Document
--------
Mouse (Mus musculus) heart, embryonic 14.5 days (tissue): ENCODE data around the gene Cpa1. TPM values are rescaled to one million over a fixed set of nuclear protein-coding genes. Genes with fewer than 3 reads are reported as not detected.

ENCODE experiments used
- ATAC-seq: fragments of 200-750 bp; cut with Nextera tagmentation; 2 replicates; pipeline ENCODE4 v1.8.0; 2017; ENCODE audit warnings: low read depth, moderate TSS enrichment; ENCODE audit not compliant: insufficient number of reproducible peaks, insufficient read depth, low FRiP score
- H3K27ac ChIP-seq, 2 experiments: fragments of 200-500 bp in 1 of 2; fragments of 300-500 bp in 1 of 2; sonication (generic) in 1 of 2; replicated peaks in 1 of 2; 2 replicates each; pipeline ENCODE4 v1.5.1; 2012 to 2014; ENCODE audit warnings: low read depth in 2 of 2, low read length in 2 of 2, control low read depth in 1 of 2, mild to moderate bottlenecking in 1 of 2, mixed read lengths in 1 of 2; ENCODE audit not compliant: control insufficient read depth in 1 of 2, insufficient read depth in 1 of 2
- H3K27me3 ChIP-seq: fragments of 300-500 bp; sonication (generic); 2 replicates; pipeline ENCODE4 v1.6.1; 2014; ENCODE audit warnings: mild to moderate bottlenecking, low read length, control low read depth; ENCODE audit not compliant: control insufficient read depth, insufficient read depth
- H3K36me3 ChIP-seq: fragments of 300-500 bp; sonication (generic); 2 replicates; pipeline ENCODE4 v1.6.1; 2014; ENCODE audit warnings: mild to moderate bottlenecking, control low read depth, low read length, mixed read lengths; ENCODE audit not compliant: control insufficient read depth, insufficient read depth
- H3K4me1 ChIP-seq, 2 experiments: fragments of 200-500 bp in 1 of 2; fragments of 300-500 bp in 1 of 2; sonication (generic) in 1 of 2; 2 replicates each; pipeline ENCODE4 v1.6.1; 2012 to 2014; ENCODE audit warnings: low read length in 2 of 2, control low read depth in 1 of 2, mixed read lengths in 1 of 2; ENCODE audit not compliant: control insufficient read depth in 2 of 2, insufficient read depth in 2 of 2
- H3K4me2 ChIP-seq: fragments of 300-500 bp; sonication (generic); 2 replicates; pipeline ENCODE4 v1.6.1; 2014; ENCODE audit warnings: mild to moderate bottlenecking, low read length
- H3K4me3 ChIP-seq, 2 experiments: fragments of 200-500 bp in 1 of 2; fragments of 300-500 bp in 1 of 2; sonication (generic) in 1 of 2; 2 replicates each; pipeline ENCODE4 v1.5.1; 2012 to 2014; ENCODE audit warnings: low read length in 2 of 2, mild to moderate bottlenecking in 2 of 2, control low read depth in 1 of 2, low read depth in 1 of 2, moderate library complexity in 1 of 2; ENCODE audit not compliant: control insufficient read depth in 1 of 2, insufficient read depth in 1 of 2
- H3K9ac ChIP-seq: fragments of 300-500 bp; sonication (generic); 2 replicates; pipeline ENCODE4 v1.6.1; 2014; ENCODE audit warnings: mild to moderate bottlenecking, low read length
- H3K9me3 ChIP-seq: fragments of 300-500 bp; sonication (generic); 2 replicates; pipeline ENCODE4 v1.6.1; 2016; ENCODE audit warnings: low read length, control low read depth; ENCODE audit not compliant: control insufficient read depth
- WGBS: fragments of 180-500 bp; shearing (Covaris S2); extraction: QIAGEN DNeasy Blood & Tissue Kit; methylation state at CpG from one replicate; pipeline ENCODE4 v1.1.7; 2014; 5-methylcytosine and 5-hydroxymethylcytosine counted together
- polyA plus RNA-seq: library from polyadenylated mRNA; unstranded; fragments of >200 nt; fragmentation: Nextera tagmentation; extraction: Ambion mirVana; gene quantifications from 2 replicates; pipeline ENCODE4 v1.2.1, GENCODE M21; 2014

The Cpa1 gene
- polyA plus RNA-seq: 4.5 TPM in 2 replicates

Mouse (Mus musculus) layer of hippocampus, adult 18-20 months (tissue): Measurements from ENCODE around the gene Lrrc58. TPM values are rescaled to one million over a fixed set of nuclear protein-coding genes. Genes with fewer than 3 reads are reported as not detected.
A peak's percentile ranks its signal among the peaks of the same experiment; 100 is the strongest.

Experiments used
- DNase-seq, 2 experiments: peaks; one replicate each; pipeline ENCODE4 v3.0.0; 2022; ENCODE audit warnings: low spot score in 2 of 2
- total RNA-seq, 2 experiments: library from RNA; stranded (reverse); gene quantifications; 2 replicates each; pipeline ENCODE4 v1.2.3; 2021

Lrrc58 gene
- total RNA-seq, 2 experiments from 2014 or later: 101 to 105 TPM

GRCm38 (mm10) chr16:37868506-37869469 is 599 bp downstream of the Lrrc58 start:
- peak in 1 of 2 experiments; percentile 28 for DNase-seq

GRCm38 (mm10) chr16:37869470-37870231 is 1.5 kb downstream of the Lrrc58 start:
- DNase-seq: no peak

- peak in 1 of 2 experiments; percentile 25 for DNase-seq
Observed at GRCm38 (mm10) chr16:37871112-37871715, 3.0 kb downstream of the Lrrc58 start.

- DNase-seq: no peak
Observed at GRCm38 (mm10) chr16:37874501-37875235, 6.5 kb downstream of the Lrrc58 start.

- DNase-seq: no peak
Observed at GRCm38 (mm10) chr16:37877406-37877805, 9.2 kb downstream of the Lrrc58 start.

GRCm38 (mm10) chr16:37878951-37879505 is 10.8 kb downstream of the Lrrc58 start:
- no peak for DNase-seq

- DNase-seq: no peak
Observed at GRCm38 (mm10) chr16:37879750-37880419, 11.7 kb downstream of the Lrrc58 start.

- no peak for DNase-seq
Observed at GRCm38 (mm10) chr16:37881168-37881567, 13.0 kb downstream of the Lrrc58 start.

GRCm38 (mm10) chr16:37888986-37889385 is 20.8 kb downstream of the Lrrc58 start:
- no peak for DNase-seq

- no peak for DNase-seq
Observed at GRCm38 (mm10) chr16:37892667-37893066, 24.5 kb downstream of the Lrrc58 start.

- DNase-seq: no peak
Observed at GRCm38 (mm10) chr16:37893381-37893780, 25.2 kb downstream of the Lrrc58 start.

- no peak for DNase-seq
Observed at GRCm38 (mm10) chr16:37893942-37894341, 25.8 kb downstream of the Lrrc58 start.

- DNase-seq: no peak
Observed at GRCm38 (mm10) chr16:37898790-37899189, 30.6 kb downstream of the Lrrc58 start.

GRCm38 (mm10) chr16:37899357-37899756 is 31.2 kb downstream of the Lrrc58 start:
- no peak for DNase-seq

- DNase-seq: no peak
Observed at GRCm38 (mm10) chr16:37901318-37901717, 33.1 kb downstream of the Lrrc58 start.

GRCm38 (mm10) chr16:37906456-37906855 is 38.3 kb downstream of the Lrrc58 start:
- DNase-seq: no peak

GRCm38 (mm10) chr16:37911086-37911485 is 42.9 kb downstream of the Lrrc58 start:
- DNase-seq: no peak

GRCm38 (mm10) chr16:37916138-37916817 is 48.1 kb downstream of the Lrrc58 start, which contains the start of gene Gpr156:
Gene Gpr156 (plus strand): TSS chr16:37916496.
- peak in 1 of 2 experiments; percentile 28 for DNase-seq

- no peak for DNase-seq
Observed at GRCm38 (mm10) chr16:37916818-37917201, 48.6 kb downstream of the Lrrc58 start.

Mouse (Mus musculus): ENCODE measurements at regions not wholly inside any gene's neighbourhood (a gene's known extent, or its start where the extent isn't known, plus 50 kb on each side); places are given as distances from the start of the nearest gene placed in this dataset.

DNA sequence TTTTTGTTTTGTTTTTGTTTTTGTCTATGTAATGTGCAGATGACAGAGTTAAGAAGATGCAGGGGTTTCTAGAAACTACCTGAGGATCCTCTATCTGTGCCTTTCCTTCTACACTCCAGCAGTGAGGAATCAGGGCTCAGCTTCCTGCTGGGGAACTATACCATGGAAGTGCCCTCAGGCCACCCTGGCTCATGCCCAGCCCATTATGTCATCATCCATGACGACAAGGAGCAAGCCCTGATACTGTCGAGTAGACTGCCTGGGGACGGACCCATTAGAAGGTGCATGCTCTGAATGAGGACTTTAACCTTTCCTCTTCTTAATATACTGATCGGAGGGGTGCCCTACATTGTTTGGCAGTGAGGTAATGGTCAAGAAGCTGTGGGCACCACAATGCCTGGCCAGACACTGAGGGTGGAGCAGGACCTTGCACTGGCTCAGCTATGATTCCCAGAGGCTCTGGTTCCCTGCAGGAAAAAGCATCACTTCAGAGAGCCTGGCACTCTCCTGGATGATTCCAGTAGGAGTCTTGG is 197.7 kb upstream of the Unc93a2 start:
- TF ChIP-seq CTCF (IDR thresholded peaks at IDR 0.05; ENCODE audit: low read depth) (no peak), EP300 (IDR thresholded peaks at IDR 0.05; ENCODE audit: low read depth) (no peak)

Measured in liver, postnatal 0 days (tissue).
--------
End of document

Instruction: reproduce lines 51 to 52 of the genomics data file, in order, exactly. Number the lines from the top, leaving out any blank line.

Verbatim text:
- DNase-seq: no peak
Observed at GRCm38 (mm10) chr16:37901318-37901717, 33.1 kb downstream of the Lrrc58 start.